The opening and blessing of the new Haida Gwaii Watchmen cabin on June 20th, 2016, at SGang Gwaay Llnagaay. This cabin was built to replace an older cabin that was built in the 1970’s by one of the first Watchmen; Captain Gold.
Click here to watch SGang Gwaay longhouse opening
The cabin is located in Gwaii Haanas National Park Reserve, National Marine Conservation Area Reserve, and Haida Heritage Site. This protected site location is favoured by all Watchmen because it is one of the largest of all the abandoned villages located in Moresby Island. The historic village, which had at least 300 Haida, is now uninhabited with the exception of half the year by the Haida. These watchmen meet and greet all visitors to the site, and provide histories and information regarding this exceptional village.
There is a haunting presence from the ancestors spirits, and the feeling is more intense to those who are sensitive.
The site was occupied for at least 2,000 years by the Haida, and the numbers were varied during the hunting and gathering season. The winter season would have been utilized for building projects, ceremonies, and socialization with other villages. The numbers that occupied SGang Gwaay were significantly lowered by the smallpox infestation, and the survivors then moved to Skidegate to build a new home.
According to Elizabeth Bulbrook, Haida Heritage coordinator, human remains were found at Bay Street in Queen Charlotte. These remains were moved to the Mortuary longhouse at the Haida Heritage Centre at Ḵay Llnagaay. The discovery of the remains were found when workers were working on residential water lines in the Village of Queen Charlotte. Skidegate Haida Immersion Program elders determined that the remains were to be wrapped in a ceremonial button blanket robe, and put into a traditional bentwood box to be placed into the Mortuary house. In addition to the findings of human remains, an ancient fire pit and midden were discovered 8 metres above sea levels. The presence of shell layers indicate the hearth was utilized at higher sea levels for an undetermined number of years in the past.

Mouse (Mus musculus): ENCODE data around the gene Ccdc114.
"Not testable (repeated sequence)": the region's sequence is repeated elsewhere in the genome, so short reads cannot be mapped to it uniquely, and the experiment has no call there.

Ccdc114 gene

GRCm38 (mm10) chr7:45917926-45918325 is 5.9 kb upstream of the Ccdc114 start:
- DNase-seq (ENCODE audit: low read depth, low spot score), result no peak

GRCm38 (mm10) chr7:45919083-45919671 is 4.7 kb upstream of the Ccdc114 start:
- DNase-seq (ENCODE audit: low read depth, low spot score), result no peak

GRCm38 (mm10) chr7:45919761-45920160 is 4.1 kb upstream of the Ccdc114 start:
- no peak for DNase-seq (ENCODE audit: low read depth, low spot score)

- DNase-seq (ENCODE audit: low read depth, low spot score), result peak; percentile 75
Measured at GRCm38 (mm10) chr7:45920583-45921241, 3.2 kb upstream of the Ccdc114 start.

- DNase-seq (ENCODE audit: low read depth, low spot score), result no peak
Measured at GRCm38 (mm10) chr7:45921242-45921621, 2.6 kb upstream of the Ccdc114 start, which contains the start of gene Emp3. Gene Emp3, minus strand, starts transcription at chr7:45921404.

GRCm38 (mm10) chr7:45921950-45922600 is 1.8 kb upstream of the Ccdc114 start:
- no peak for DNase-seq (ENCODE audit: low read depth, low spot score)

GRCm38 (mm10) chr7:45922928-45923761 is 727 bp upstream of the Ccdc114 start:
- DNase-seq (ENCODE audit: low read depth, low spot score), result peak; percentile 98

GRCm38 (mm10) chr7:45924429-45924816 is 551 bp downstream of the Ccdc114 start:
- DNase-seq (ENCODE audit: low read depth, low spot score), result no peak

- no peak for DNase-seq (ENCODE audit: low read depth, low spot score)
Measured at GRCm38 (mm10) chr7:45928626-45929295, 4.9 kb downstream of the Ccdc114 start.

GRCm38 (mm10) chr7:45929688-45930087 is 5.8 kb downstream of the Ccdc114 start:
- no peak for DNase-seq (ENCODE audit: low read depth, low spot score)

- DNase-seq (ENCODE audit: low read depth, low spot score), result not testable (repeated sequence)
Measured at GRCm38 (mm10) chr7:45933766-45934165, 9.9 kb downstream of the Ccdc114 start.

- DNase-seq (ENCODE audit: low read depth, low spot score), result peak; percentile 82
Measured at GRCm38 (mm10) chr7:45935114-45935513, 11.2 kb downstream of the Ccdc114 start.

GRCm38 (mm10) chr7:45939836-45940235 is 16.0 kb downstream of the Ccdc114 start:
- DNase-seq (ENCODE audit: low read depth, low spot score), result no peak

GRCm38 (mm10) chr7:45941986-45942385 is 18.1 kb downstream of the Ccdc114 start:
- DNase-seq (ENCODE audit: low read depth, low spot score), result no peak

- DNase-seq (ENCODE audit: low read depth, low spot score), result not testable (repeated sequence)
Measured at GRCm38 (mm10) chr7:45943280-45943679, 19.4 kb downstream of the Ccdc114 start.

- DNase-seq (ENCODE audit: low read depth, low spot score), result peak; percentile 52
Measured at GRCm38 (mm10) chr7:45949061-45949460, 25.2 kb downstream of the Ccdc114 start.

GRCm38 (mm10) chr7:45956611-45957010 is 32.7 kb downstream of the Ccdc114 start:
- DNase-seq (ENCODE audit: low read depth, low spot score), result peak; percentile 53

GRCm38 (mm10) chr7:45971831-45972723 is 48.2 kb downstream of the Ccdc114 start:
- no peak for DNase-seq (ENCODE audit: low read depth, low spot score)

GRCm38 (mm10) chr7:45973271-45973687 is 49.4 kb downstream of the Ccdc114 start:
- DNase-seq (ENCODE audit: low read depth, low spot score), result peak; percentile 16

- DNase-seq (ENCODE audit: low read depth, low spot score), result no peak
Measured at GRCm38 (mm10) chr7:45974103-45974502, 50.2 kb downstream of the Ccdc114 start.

Recommendations are to contact the Council of the Haida Nation, Haida Heritage and Forest Guardians at 250-626-6058 if you find artifacts of any kind. And to stop what you are working on immediately to preserve what is remaining.
This image was taken before the six totem poles were raised at the site, and before the Haida Heritage Centre construction began. The most recent image for the Mortuary house is on the home page.
Mark has been involved in various projects and in relation to Lootas, he assisted Haida artists, Billy Bellis, Garner Moody, and Guujaaw from Skidegate. The Haida traditional canoe project was conceived by Bill Reid, and he directed the carving, steaming open the canoe with hot rocks according to Haida histories.
The 50 foot Lootas was created for Expo 86, Vancouver, British Columbia. The canoe was crafted with assistants from Skidegate, in Haida Gwaii, trained with new skills as a project like this has not been attempted in many years.
At the closing of Expo in Vancouver, the Haida warriors paddled the Lootas back home to Skidegate. The journey took a week to complete, strictly on Haida power. They had escorts travelling with them to be sure of their safety and to take care of their well being.
Other such journeys of the Lootas, but on a much larger scale, was to go to Paris in 1989 to paddle the Seine. This was a major project as you can imagine to transport the 50 foot canoe overseas.
During the construction of the canoe, Mark provided assistance with steaming to shape the canoe, and helped with finishing the seats, gunnels, a process which took well over a month. Mark built a cradle to move the monumental canoe to Expo, and that cradle was lifted onto a truck for transport. The results of building a traditional canoe turned out quite well considering there was no real directions on how to proceed with the project. It turned out beautiful.
Carey Linde slides of the Lootas Paris trip
Image of Bill Reid being greeting by Chiefs and onlookers.
Image credit: CBC Radio Canada
Ellen Island is located across from Rose Harbour
Houston Stewart Channel separates Moresby Island from smaller Kunghit Island to the south. The channel is accessible to aircraft and boats. There are mooring buoys in Rose Harbour, as well as two within Louscoone Inlet. Rose Harbour has bed-and-breakfast facilities and offers a boat-tour service out to SGang Gwaay (Anthony Island). Parks Canada has a field warden station (intermittently staffed) on the eastern side of Ellen Island.
No access sites include Bowles Point on the eastern side of Kunghit Island, all of the rocks and islets surrounding SGang Gwaay, and Kerouard islands at the southern extremities of Kunghit Island. Camping is not permitted on SGang Gwaay. Water from a pipe can be found about halfway along the west side of Louscoone Inlet.
Cumshewa Inlet – Hlkinul Kaahlii
Cumshewa Inlet, a deep channel with Moresby Camp at its head, is the lunching point for boaters heading to the southern islands and passages. From here, Cumshewa Inlet can be explored by motor boat in one day. There is a small dock and a concrete boat ramp.
North of Louise Island, received its name from the white fur traders, whose custom was to name a region after the most important chief of the area. In the early years it has the usual variety of spellings all Haida words received. Fur traders made the inlet a regular port of call and many a rich harvest of pelts was taken aboard after a vigorous bargaining led by Eagle Crest Chief Go’mshewah. Like the Haidas of Skedans, the Cumshewa people did not engage to any extent in tribal wars with other Haidas. However, when Koyah from the Houston Stewart Channel engaged in his vendetta against the whites, he received some help from the Cumshewas.
To read more, go to The Queen Charlotte Islands, Book 2 of Places and Names.